In this video collage we can see some encounters with the Black Seabream, Spondyliosoma cantharus, one of the most common Sparidae in the Mediterranean Sea.
Black Seabream, is a rather shy fish, which hardly allows itself to be approached by the diver. We encountered it on depths ranging from 40 to 50 meters in depth, often together with other sparidae such as Sea bream Diplodus sargus.
Black Seabream (Spondyliosoma cantharus Linnaeus, 1758), also known as “Tanuta”, is a sea fish of the Sparidae family.
The appearance of this fish varies a lot with age. The young specimens up to 6-7 cm are similar in shape to young bream or Salpa sarpa, with the increase in size the shape of the body becomes squat and the profile high; adult males have a marked cephalic hump and a concave forehead.
The livery is greyish with yellowish and blue longitudinal lines in the females and in the young; the latter may have some dark vertical bands. Adult males are bright blue with dark bands on the back and head and a dark spot on the eye (resembles Zorro’s mask). Another coloration pattern (more common in Atlantic fish) of the male is very dark gray with a couple of vertical white bands on the flanks.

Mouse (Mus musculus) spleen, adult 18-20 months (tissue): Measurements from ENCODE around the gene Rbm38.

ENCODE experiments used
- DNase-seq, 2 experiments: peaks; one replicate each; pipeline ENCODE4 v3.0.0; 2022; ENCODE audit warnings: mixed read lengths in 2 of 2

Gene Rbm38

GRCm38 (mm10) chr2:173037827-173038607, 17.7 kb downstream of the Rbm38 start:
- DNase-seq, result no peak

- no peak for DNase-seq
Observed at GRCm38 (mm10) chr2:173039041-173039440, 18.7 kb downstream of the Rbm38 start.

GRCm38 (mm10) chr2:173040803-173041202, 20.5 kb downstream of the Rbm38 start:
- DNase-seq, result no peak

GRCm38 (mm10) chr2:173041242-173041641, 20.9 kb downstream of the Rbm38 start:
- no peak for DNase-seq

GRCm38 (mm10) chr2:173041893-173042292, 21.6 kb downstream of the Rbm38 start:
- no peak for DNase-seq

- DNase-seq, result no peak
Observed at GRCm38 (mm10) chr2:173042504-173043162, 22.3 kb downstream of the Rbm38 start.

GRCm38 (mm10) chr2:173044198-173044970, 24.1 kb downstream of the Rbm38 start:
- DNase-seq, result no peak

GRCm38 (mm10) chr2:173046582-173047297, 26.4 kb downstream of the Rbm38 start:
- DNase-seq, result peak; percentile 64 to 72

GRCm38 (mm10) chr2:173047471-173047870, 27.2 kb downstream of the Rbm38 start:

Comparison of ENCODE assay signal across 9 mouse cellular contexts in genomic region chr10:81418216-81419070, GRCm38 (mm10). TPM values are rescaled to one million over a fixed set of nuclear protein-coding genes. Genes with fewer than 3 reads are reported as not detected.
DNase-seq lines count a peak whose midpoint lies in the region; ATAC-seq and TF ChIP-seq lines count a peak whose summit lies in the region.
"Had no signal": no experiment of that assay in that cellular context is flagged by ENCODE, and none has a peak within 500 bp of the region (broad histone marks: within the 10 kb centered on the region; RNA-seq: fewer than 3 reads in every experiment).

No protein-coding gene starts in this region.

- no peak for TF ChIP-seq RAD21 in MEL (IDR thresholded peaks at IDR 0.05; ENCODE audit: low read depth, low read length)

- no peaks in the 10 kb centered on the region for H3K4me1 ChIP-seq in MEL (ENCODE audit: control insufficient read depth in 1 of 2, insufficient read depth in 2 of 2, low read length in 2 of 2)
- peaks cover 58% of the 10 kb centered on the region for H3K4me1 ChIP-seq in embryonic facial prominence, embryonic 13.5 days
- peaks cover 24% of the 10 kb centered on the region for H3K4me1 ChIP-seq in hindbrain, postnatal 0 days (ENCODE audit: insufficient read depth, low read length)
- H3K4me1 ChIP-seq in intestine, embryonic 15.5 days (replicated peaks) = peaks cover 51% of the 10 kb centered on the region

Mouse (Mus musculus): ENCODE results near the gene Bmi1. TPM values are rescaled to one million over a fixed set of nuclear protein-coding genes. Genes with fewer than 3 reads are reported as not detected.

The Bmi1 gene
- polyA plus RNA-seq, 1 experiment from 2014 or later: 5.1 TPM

Distribution and habitat
It is one of the most northerly distributed sparids, in fact it is found to the north as far as Scandinavia while to the south it reaches Angola. It is present throughout the Mediterranean Sea and is very rare in the Black Sea. It is widespread on the Italian coasts but tends to be concentrated in a few suitable areas and to be rare all around.
In this species, the young occupy very different environments from those of the adults since they are found on bottoms covered by Posidonia oceanica meadows even in shallow waters; mature specimens on the other hand prefer hard bottoms from 10 to 100 meters deep. It is particularly common at the top of the shoals offshore or near rocks and small islands that rise from deep bottoms.
Confident species when young while adults are very suspicious and difficult to approach.
It is the only species of Mediterranean sparidae not to lay pelagic eggs, a nest, in fact, is built by the male in a sandy clearing and the eggs adhere to each other and to the substrate. It reproduces in spring. It is a protogynous hermaphrodite, the young are all females, while the old specimens are males.
It feeds on invertebrates, especially small Crustaceans and Polychaetes.